If you're a first-time homebuyer with an RRSP, you can withdraw up to $25,000 without paying any income tax. If your spouse is also eligible, that's $50,000. Ask your REALTOR® how to take advantage of this plan.

Should you lock into an interest rate? For how long?

It's a tough question because nobody knows the future. What if you “lock in” for five years and the rate goes into a period of decline? You could be stuck paying more than the going rate for a long time. But if rates steadily climb over the next five years, locking in now would be a great move. Your REALTOR® can provide great advice and work out these scenarios for consideration.
What you need to apply for a mortgage
  • Letter of employment confirmation – include your position, your pay, and how many years you’ve worked with the company
  • List of your assets – your car, stocks, bonds, GICs, etc.
  • List of your liabilities – car payments, student loans, credit card debt, etc.
  • Social insurance number
  • Bank account number
  • Your lawyer’s contact information
  • Proposed property for purchase details
Additional Costs
  • Application fee – sometimes charged to process your mortgage application; ask to see if it can be waived
  • Appraisal Fee – if the proposed home needs an appraisal, the cost is often passed on to you. Ask your lender if they will waive this fee as well.
  • Mortgage broker’s fee – s/he may charge a fee that is payable on the closing date. Check into it to avoid surprises.
  • Land survey fee – lenders may require a survey of your property, even if it's an existing one. Get your lawyer to take care of this.
  • Home inspection fee – because this is one of your biggest financial investments, avoid surprises and protect yourself with a proper home inspection that looks for hazards and major problems
  • Home insurance – your lender will require fire and extended coverage insurance because your home is the security deposit on the mortgage.
  • Title insurance – not mandatory, but protects you from potential errors and/or fraud surrounding the land title. Ask your lawyer for details.
  • Legal Fees – payment for your lawyer’s services and "disbursements" which are the costs involved in title searches, drawing up the title deed, and preparing your mortgage.
  • Adjustments - the previous owner may have paid property tax or utilities in advance, and they want to be credited for those payments. Ask your REALTOR® and lawyer what might come up on the closing date.
  • Maintenance and utility costs – when you buy a property, you are responsible for regular monthly payments in the form of property tax and utilities.
  • Property transfer tax – the tax amount varies from province to province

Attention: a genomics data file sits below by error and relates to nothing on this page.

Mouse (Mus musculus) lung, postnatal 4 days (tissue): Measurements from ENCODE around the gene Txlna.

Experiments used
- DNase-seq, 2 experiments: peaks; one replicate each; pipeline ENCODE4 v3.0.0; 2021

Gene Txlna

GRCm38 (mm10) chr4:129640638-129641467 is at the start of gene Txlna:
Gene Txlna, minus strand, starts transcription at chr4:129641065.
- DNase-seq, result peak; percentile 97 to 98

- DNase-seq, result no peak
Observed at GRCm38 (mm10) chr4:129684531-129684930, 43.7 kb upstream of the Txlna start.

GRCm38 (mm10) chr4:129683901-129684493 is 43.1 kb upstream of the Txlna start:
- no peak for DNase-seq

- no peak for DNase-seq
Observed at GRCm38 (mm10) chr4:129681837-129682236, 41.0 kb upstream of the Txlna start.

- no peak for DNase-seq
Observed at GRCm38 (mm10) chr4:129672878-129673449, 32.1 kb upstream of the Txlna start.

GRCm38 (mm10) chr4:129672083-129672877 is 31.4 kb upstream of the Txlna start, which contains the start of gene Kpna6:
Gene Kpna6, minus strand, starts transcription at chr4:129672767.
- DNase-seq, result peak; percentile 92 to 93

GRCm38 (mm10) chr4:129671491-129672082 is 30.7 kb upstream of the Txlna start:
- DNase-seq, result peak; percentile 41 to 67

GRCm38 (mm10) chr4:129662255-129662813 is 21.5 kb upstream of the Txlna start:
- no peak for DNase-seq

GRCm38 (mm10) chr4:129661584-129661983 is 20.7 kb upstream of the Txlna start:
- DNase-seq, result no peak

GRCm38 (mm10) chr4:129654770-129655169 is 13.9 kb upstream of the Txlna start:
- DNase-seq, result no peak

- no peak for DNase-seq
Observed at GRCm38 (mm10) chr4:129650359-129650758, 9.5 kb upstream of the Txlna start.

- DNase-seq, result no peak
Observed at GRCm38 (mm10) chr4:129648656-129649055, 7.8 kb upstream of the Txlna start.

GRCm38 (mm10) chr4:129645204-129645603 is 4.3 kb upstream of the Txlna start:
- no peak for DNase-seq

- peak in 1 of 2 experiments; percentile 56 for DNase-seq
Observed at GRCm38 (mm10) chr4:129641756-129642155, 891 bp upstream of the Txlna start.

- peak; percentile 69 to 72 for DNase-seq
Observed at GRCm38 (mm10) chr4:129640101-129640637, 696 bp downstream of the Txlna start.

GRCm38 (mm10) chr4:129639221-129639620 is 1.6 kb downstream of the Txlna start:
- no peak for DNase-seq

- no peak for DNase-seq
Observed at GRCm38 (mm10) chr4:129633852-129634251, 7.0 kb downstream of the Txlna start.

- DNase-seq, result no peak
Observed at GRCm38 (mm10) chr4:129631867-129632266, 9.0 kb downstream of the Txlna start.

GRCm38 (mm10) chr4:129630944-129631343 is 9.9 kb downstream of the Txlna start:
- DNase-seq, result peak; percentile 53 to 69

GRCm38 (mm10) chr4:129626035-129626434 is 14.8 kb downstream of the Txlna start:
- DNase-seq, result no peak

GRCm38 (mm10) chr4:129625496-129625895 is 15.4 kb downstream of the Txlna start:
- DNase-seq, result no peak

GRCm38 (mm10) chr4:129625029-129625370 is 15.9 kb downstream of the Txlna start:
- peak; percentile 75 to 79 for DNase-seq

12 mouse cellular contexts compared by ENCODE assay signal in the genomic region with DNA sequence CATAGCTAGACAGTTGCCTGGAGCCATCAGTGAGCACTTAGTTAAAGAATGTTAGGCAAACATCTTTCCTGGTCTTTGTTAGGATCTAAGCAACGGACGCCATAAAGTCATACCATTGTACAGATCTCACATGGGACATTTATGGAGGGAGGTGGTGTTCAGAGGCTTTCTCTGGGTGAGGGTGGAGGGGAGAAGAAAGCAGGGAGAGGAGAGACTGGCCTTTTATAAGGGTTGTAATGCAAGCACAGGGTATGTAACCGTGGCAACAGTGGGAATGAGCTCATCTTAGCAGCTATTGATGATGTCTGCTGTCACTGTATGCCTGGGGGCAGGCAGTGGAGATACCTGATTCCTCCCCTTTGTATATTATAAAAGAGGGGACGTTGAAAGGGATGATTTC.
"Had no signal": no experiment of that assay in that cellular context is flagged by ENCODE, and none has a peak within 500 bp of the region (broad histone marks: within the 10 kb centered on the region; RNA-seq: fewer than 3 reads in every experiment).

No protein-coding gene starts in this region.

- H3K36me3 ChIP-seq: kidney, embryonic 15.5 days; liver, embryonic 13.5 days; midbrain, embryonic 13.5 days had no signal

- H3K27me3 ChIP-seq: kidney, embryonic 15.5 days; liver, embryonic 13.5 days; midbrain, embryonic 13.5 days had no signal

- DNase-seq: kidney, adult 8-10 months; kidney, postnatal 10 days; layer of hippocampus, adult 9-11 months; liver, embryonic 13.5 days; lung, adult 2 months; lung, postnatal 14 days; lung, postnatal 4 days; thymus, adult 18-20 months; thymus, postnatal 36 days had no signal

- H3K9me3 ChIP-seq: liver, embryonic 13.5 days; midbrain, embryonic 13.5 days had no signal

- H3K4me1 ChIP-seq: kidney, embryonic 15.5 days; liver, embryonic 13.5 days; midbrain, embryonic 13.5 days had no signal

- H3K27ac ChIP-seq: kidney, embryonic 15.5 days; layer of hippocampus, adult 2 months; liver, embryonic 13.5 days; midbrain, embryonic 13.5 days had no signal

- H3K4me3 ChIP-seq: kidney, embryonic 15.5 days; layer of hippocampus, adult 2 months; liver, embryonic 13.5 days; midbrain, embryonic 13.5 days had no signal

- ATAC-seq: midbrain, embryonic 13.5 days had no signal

• GST/HST and new homes – GST/HST does not apply to resale homes. However, new homes are subject to this tax. Consult your REALTOR® and/or lawyer for more information.
  • Realtor commissions and/or fees – these are subject to GST/HST
Find and work with a reliable REALTOR®.
These dedicated individuals work hard to ensure your property investment is a solid one. They're an invaluable resource for knowledge, contacts and advice that help turn buying a property into your future home.

REALTOR® relationships fall primarily under two categories - agency relationships and non-agency relationships.
Agencies Explained
Single Agency – in this relationship, the REALTOR® represents you exclusively.

This means the REALTOR®'s primary obligation is to act only in your best interest. Anything you tell your REALTOR® agent is strictly confidential. The REALTOR® also has an obligation to disclose to you any information he or she has that is related to the transaction.

Dual agency - refers to the situation where the REALTOR® represents both the buyer and the seller as agent at the same time.

Both parties are required to sign a dual agency contract setting out the obligations of the REALTOR® to both parties, and obtaining the agreement to this type of representation from all involved.
Non-agency
It is possible for a REALTOR® to work with you without being your agent. In this case, the REALTOR® can give you information, but cannot provide you with advice.

In this scenario, nothing you say to a "non-agent" is confidential, so be careful about what you confide. As a buyer you will likely want your REALTOR® to act as your agent.

Remember, the REALTOR® Code requires REALTORS® to disclose the nature of the relationship they have with you, and the duties and obligations associated with that relationship. Make sure you have this discussion with your REALTOR®.
Selecting a REALTOR®
  • Ask family and friends for recommendations
  • Visit open houses
  • Check online – www.realtor.ca
  • Check out “For sale” signs in your prospective neighbourhood
How REALTORS® help you
  • A resource to answer your questions
  • Help determine your property “wish list”
  • Assist with developing your budget
  • Work out your price range
  • Share market knowledge
  • Help compare homes and neighbourhoods
  • Set up appointments